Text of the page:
September 21, 2020

Mercedes GLC

The Mercedes Benz GLC has been in our market since 2016, but still remains a very competent offering despite newer entrants in its class. The simple clean lines give it a timeless look that will remain in fashion for many years while the family friendly size makes it easy to live with every day.

Internationally, the GLC is the replacement for the GLK. India never got the GLK and there was a big gap between the compact GLA and full size GLE that needed to be plugged. The Mercedes GLC fits right in the crowded luxury midsize SUV segment which has a lot of players like the Audi Q5, BMW X3, Volvo XC60, Lexus NX, Land Rover Discovery Sport, Jaguar F Pace etc.

The GLC is based on the C class and is all the better for it. The family resemblance is strong and you get the same front end that is typical of Merc SUVs. The styling is on the conservative side, but it is what most people want in an SUV. The rear gets a bit more interesting with the rakish D pillar and a wider look, giving it a sporting intent. The 18-inch wheels are simple, yet look proportionate enough for the body, with suitably high profile rubber on them.

Get inside and it is the same cabin as the C class. We were blown away when we first saw the C class cabin in 2014 and it still continues to amaze even today. Mercedes took a giant quality leap in this era and it shows with the high quality cabin, layered dashboard, double stitching, metal finish buttons and those lovely chrome vents that click into place. The GLC also gets ambient lighting, a panoramic sunroof which adds to the cabin’s feel. The 7-inch touch screen is a bit small, but it shows front and rear wide angle views plus a 360 degree aerial view which is useful for parking and when going off-road. The 550 litre boot can be expanded to 1600 litres with the rear seats folded. The seat fold and boot close are electric. The front seats are comfortable and you get good all round visibility. The rear seat has a smaller squab although not much short on thigh support. You sit higher and are much more comfortable than in a C class with ingress and egress getting bonus points.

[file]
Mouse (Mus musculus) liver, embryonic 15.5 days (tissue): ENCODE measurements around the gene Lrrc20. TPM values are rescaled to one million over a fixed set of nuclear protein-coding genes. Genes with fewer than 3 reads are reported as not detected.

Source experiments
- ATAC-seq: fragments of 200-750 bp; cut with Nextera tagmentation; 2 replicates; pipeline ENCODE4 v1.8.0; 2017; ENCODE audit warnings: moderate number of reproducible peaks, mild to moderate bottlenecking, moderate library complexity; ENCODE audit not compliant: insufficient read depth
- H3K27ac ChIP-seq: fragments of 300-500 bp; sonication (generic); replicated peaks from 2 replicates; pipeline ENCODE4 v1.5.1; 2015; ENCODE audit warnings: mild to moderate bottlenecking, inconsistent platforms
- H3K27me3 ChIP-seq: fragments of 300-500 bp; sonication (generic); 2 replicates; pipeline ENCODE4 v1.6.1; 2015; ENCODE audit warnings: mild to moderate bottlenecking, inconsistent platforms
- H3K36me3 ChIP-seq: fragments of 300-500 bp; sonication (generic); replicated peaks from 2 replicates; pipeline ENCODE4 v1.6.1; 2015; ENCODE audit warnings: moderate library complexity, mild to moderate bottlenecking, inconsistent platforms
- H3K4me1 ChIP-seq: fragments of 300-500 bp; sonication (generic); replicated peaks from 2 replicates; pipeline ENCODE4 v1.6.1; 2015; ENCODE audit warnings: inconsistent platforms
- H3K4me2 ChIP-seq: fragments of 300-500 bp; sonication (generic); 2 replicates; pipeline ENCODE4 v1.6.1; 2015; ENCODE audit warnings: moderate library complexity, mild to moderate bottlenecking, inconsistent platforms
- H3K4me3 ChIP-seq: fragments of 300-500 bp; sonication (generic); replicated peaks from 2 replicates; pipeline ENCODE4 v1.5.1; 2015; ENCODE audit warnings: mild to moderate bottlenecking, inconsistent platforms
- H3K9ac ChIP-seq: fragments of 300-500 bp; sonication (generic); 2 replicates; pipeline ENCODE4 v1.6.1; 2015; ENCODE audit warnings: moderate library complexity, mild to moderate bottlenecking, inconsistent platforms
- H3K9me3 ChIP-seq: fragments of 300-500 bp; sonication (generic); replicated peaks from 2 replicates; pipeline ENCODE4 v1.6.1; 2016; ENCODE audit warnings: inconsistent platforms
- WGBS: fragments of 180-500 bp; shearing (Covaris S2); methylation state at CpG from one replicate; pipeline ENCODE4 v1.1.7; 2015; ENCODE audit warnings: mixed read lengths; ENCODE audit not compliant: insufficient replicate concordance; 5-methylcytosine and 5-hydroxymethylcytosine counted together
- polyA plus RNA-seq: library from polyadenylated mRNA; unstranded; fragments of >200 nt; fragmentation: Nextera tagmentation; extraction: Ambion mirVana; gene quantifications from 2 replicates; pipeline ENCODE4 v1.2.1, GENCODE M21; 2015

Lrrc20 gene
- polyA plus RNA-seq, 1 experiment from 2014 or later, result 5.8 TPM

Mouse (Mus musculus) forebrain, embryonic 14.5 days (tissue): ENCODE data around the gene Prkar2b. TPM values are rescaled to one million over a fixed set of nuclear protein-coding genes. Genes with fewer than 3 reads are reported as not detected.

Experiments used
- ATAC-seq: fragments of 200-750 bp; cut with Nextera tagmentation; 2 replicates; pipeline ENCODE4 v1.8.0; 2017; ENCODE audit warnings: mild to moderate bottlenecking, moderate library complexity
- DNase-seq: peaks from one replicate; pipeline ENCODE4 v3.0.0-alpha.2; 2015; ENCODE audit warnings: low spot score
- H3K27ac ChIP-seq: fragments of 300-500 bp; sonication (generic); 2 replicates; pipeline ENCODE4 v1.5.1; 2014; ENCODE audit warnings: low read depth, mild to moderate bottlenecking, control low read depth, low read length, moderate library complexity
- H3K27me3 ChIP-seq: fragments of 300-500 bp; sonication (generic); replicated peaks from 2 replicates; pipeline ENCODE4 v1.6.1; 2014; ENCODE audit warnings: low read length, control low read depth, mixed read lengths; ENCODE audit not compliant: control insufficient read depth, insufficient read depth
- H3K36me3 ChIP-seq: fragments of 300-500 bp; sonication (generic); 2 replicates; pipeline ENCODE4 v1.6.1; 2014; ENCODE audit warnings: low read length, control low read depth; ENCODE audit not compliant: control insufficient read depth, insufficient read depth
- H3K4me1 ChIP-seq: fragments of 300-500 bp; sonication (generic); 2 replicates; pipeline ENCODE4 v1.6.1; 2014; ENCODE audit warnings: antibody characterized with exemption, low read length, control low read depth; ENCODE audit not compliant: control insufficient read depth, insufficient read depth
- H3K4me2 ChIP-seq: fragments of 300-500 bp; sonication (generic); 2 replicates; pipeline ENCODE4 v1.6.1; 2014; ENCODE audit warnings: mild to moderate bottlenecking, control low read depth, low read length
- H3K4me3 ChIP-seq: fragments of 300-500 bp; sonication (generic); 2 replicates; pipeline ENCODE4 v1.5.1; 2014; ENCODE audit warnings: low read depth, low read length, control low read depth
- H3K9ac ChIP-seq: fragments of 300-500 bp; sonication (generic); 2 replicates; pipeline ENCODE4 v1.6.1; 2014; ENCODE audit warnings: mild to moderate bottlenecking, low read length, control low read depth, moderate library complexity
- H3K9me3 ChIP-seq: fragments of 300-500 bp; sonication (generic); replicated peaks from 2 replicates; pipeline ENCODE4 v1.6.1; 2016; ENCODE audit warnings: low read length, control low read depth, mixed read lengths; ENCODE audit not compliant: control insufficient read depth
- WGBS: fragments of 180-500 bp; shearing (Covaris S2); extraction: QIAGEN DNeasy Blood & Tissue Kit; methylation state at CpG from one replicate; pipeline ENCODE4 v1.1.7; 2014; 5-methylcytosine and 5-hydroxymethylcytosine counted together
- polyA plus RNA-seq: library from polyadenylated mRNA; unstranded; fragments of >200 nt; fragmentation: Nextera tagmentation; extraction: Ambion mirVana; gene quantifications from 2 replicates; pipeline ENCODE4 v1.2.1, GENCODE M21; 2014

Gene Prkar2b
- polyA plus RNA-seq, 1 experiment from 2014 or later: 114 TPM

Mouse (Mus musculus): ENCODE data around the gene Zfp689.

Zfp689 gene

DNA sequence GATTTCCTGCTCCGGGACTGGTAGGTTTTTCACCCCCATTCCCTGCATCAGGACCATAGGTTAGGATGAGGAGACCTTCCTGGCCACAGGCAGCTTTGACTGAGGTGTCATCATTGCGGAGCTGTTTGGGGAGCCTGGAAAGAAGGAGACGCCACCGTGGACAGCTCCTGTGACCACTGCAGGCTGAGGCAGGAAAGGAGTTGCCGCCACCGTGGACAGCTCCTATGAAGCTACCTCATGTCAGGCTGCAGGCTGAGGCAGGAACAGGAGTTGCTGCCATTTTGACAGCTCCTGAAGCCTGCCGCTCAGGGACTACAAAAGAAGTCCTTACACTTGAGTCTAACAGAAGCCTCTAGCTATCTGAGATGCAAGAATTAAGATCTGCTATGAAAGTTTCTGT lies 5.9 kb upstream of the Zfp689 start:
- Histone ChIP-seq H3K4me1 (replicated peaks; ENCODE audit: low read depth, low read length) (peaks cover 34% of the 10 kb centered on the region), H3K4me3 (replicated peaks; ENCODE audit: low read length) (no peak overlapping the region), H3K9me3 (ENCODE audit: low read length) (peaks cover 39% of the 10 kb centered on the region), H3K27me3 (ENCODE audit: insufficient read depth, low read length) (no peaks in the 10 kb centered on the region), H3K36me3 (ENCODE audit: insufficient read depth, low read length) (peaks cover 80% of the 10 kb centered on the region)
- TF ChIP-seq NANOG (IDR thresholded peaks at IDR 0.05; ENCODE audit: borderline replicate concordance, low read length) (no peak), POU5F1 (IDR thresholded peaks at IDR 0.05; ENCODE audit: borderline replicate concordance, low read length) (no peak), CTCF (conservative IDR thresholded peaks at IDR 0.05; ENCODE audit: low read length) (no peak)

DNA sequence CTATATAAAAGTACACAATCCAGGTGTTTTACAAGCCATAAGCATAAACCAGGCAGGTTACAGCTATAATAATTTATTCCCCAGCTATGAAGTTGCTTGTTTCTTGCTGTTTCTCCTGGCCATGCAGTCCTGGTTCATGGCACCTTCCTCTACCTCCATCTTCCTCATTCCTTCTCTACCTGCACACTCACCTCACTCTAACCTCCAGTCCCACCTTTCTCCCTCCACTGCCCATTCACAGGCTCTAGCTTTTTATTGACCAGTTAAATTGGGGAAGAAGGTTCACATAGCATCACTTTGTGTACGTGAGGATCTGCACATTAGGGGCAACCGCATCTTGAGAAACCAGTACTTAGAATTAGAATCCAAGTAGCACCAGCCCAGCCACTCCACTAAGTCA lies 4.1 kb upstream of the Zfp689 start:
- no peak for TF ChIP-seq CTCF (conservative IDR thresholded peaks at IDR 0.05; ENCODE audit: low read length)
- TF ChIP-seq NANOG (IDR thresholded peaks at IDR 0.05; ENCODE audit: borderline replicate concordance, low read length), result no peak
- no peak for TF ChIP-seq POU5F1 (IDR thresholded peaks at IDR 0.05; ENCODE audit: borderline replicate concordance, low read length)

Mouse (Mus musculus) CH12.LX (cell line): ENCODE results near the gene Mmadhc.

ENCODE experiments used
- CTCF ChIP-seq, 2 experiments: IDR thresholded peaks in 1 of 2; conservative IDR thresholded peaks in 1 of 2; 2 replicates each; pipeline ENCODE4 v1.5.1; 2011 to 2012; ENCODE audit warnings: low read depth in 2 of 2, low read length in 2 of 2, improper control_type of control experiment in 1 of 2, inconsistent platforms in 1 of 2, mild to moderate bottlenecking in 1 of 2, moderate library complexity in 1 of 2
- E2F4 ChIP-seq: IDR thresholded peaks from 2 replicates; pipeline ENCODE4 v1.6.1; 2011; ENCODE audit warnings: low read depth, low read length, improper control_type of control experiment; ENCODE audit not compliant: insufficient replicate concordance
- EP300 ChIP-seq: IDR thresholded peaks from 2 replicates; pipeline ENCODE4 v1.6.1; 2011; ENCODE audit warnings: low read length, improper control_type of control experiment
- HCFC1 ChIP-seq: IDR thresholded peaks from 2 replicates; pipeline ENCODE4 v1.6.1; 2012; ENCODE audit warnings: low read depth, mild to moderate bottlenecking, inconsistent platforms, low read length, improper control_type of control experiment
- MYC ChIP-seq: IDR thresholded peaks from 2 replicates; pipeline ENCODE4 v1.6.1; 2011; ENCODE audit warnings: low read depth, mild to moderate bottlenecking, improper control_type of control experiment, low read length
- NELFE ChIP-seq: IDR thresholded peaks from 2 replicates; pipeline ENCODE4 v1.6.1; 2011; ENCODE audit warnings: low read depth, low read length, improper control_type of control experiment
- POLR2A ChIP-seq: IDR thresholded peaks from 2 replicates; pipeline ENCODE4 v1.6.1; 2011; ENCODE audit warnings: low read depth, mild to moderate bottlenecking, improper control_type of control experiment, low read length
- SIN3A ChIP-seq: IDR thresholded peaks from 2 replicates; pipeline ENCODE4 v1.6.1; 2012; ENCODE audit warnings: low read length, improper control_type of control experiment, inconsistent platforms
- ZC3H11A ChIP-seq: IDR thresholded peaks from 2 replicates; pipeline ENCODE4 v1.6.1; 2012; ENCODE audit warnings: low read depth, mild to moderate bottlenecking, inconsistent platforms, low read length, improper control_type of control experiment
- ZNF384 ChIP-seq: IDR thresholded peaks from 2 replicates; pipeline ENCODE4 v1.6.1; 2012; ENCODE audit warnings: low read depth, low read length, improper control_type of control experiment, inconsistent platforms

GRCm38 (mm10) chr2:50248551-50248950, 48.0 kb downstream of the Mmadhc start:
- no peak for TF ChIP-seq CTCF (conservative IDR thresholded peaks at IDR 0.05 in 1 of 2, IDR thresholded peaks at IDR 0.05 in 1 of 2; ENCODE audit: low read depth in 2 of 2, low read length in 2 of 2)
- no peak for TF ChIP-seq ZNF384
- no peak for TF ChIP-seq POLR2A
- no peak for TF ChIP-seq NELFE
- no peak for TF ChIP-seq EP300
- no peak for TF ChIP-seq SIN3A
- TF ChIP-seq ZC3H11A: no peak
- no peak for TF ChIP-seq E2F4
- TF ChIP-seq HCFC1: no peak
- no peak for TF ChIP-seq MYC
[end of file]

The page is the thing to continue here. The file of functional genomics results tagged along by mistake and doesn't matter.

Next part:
The GLC 220d that we tested uses a 2.1 litre four cylinder diesel with 170bhp and 400Nm. There is also a petrol variant GLC 300 which gets a 2.0 litre turbo petrol with 245bhp and 370Nm that we drove earlier, but we would still have the diesel. It is very refined at idle, which may have you mistake it for a petrol variant and is very fuel efficient in a way only a diesel variant can be. The 170bhp may look modest on paper, but the 9 speed automatic that it is mated to, more than makes up for it. The ratios are well chosen and it always puts the engine in the power band. The acceleration is strong and it is quite responsive making it is an enjoyable car to drive. The gearbox in its sportiest setting even gives a tiny AMG-like jolt when upshifting.

The GLC isn’t set up to be very sporty, but the steering is sharp and has good feel. The suspension is derived from the C class but is both softer and raised for this application. This, along with the tall profile tyres, gives it good ride quality. The suspension does hit the bump stops easily and the setup gets a bit bouncy at the rear, but not to the point it is uncomfortable. There is sufficient grip thanks to the 4 Matic all-wheel drive system, but interestingly it is always the front that gives up first, despite it being a rear biased one.

If you are after a mid-size luxury SUV, the GLC is certainly worth a look. With looks that please everyone, interiors that are classy and practical, an engine that is adequately fast and frugal, and road manners that are neutral and comfortable, the GLC has the makings of the best all-rounder in its class. 

Vivek Venugopal

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